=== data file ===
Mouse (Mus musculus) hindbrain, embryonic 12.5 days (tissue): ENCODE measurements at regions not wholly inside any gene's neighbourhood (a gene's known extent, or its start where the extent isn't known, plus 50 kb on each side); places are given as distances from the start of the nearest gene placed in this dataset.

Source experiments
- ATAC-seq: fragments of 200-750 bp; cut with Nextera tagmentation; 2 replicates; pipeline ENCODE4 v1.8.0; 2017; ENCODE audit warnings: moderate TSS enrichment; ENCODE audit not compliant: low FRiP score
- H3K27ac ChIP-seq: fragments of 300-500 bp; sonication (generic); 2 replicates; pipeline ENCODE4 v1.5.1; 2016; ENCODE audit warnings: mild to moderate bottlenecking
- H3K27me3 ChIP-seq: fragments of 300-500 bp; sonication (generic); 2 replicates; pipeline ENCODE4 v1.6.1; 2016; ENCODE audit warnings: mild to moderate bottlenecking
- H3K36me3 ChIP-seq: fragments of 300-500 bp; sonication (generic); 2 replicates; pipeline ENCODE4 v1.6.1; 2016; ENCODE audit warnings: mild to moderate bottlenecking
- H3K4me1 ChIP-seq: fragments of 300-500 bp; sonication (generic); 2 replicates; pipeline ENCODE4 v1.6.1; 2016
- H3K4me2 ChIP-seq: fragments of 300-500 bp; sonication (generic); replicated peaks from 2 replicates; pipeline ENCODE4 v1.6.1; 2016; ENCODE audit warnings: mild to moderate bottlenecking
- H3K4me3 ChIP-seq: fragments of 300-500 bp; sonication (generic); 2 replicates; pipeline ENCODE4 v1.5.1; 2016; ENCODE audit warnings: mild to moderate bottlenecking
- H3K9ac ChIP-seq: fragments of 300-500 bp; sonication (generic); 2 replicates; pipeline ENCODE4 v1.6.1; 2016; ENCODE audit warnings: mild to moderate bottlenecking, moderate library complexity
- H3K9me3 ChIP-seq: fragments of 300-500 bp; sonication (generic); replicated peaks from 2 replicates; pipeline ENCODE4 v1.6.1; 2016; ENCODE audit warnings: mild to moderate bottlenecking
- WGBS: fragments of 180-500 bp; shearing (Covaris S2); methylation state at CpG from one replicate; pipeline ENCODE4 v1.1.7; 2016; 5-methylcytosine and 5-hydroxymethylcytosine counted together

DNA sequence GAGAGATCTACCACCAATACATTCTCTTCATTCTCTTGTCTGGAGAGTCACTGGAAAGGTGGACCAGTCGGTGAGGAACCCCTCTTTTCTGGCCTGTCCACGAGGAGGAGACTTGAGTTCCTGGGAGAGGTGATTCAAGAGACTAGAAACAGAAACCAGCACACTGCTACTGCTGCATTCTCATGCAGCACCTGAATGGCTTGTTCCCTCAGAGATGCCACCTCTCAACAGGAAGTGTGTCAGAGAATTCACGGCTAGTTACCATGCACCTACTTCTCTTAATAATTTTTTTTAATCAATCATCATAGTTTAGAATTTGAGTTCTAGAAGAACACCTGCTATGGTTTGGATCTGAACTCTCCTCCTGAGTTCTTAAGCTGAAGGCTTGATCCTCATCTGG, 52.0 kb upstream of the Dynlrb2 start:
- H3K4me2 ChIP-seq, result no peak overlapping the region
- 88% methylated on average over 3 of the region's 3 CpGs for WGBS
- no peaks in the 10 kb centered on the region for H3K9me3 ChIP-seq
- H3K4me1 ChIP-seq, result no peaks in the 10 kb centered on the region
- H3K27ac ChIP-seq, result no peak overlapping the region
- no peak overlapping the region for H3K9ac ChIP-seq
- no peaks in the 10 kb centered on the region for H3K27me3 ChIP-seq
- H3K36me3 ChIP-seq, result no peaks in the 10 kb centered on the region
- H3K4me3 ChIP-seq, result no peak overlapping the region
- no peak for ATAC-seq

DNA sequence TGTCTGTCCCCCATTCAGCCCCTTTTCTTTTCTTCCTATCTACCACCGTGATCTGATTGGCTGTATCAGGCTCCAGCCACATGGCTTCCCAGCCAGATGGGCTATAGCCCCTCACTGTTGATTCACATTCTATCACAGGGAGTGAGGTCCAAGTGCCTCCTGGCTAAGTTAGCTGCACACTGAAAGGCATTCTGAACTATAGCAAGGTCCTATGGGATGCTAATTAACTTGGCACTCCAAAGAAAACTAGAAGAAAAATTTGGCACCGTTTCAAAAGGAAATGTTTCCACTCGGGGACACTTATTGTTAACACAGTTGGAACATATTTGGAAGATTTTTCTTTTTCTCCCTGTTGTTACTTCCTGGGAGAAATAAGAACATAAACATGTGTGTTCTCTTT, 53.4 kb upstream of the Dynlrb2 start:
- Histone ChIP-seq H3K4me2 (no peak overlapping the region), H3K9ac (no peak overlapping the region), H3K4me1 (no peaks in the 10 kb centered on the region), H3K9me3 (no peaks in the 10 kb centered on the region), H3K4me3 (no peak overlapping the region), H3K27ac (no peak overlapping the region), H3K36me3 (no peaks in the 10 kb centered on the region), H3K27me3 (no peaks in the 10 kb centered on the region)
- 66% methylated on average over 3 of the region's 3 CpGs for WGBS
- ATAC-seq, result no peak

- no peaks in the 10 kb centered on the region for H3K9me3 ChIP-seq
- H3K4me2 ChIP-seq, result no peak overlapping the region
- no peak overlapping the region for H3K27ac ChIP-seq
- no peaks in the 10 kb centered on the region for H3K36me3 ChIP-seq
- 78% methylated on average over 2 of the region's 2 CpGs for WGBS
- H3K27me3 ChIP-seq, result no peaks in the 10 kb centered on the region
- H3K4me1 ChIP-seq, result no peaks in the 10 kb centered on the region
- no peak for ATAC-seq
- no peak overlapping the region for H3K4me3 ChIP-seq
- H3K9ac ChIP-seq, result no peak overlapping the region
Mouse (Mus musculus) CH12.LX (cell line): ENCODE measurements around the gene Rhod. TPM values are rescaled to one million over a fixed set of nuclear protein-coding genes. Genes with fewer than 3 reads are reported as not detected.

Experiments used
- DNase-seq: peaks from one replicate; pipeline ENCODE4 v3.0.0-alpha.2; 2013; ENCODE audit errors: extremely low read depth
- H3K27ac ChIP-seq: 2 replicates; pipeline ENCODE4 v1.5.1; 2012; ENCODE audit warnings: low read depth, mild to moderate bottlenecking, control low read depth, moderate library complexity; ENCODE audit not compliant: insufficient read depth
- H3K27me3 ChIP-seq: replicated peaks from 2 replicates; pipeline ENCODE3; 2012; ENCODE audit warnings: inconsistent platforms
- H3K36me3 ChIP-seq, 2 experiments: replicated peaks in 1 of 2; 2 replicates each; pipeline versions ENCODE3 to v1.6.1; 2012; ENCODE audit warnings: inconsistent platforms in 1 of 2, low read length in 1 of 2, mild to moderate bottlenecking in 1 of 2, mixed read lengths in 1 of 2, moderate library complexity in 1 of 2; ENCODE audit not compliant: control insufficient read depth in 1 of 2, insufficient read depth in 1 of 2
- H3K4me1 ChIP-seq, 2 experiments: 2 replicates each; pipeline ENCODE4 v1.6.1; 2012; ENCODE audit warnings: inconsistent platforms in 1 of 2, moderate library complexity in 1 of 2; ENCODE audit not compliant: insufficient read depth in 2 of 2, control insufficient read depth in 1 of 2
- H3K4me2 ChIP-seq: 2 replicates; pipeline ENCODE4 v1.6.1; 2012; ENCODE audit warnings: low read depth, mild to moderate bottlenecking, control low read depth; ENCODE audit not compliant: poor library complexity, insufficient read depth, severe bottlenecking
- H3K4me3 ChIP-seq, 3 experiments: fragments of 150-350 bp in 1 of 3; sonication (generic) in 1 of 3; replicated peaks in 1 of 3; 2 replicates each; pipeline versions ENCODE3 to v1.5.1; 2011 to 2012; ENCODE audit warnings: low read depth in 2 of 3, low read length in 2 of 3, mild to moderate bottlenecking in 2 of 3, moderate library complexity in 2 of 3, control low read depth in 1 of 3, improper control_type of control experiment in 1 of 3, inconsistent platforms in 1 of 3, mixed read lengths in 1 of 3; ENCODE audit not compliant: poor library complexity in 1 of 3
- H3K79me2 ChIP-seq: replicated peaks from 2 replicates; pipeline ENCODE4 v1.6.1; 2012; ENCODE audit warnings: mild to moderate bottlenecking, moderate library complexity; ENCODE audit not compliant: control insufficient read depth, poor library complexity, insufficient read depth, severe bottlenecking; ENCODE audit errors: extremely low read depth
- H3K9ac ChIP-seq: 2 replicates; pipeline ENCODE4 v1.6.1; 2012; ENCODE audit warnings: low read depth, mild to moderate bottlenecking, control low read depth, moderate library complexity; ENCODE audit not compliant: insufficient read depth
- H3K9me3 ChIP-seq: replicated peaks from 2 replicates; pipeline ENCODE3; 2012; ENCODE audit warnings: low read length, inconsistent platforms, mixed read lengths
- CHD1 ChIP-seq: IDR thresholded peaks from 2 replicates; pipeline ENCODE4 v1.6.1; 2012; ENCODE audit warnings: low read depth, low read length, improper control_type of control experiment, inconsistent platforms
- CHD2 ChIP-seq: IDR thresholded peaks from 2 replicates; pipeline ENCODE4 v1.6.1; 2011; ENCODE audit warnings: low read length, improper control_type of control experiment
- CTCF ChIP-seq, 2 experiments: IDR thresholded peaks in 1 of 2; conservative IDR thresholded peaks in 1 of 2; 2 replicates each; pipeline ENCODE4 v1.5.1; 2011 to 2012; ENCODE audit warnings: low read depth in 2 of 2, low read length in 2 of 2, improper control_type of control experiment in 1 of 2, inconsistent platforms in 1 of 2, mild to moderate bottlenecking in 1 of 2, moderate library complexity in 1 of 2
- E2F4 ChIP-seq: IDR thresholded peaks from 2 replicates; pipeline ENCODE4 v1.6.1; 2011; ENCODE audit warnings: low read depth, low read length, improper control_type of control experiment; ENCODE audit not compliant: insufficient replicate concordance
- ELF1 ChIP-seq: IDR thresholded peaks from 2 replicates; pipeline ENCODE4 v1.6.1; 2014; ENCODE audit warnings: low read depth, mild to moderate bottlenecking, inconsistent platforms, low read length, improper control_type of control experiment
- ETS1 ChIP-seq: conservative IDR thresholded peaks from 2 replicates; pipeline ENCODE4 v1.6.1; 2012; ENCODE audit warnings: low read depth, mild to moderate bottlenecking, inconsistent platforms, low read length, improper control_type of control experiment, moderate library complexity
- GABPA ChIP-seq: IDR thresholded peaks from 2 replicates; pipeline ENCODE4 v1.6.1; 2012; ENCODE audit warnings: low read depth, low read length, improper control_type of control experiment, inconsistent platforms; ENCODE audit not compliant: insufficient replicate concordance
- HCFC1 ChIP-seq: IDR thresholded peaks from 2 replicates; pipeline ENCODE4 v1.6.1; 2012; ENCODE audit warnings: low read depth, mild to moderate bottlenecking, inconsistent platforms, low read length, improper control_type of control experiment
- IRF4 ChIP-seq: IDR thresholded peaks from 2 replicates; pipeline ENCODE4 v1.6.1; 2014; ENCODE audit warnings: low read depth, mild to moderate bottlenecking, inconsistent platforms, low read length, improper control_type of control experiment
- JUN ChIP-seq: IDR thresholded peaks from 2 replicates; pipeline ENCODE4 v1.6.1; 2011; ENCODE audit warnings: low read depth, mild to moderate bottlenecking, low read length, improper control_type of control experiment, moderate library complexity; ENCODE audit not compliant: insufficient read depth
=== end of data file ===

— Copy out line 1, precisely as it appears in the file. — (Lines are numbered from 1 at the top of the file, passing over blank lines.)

Mouse (Mus musculus) hindbrain, embryonic 12.5 days (tissue): ENCODE measurements at regions not wholly inside any gene's neighbourhood (a gene's known extent, or its start where the extent isn't known, plus 50 kb on each side); places are given as distances from the start of the nearest gene placed in this dataset.